Lectio Divina

Tuesday - 3rd Week of Advent

1) Opening prayer

Lord, faithful God,
in Jesus you have given us someone
taken from our human flesh and blood,
a man, yet your Son,
through whom you want to restore
integrity and fidelity among us.
Help us to give with him,
to you and also to one another,
the proper and adequate response
of faithful, serving love,
which you expect from your people.
Be our God for ever
through Jesus Christ our Lord.

2) Gospel Reading – Matthew 1, 18-24

This is how Jesus Christ came to be born. His mother Mary was betrothed to Joseph; but before they came to live together she was found to be with child through the Holy Spirit. Her husband Joseph, being an upright man and wanting to spare her disgrace, decided to divorce her informally. He had made up his mind to do this when suddenly the angel of the Lord appeared to him in a dream and said, 'Joseph son of David, do not be afraid to take Mary home as your wife, because she has conceived what is in her by the Holy Spirit. She will give birth to a son and you must name him Jesus, because he is the one who is to save his people from their sins.'
Now all this took place to fulfil what the Lord had spoken through the prophet: Look! the virgin is with child and will give birth to a son whom they will call Immanuel, a name which means 'God-is-with-us'.
When Joseph woke up he did what the angel of the Lord had told him to do: he took his wife to his home.

3) Reflection

• In Luke’s Gospel the story of the infancy of Jesus (chapters 1 and 2 of Luke) is centred around the person of Mary. Here in the Gospel of Matthew the infancy of Jesus (chapters 1 and 2 of Matthew)is centred around the person of Joseph, the promised spouse of Mary. Joseph was of the descent of David. Through him Jesus belongs to the race of David. Thus in Jesus, are fulfilled the promises made by God to David and to his descendants.
• As we have seen in yesterday’s Gospel, in the four women, companions of Mary, in the genealogy of Jesus, there was something abnormal which did not correspond to the norms of the Law: Tamar, Rahab, Ruth and Bathsheba. Today’s Gospel shows us that Mary was also somewhat abnormal, contrary to the Laws of that time. In the eyes of the people of Nazareth she appeared being pregnant before living with Joseph. Neither the people nor the future husband knew the origin of this pregnancy. If Joseph had been just according to the justice of the Scribes and the Pharisees, he should have denounced Mary, and the penalty which she would have suffered would have been death, stoning her.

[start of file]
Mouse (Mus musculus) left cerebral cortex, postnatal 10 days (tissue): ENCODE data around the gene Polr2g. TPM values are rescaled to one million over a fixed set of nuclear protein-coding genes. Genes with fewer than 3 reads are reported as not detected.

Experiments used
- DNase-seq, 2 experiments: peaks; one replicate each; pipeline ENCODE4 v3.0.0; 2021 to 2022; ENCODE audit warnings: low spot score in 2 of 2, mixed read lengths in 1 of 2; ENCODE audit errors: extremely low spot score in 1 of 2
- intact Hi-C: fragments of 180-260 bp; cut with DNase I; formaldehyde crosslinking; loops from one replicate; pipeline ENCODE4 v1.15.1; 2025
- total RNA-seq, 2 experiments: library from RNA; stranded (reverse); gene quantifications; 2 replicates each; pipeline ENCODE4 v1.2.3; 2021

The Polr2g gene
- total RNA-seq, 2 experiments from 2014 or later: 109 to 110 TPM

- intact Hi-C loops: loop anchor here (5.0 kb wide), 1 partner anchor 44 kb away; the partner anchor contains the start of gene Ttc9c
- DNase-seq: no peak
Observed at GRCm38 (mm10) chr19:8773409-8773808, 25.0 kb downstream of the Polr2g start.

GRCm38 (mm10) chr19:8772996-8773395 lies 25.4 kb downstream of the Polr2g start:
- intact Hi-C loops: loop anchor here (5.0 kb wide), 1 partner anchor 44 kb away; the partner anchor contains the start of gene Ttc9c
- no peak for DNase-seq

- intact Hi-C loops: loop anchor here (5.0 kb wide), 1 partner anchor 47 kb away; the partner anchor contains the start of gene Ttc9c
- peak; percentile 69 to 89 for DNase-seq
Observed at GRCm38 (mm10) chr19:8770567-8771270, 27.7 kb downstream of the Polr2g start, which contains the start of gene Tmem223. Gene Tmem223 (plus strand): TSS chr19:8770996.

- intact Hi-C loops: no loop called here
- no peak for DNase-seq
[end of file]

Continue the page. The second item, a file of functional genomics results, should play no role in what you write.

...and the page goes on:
• Joseph was just, yes, but his justice was different. Already beforehand he practiced what Jesus would teach later on: “If your uprightness does not surpass that of the Scribes and Pharisees you will never get into the Kingdom of Heaven” (Mt 5, 20). This is why, Joseph not understanding the facts and not wanting to repudiate Mary, decided to leave her in secret.
• In the Bible, the discovery of the call of God in the facts of life, takes place in different ways. For example, through the meditation of the facts (Lk 2, 10.51), through the meditation of the Bible (Acts 15, 15-19; 17, 2-3), through the angels (the word angel means messenger), who helped to discover the significance of the facts (Mt 28, 5-7). Joseph succeeded in perceiving the significance of what was taking place in Mary by means of a dream. In his sleep an angel uses the Bible to clarify the origin of Mary’s pregnancy. It came from the action of the Spirit of God.
• When everything was clear for Mary, she says: “Behold the handmaid of the Lord. May it be done to me according to your word!” When everything was clear for Joseph, he takes Mary as his spouse and they went to live together. Thanks to the justice of Joseph, Mary was not put to death, was not stoned and Jesus continued to live in her womb.

4) Personal questions

• In the eyes of the Scribes, the Justice of Joseph would be a disobedience. Is there a message for us in this?
• How do you discover the call of the Word of God in the facts of your life?

5) Concluding Prayer

For God rescues the needy who calls to him,
and the poor who has no one to help.
He has pity on the weak and the needy,
and saves the needy from death. (Ps 72,12-13)


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Last revised: 7 December 2007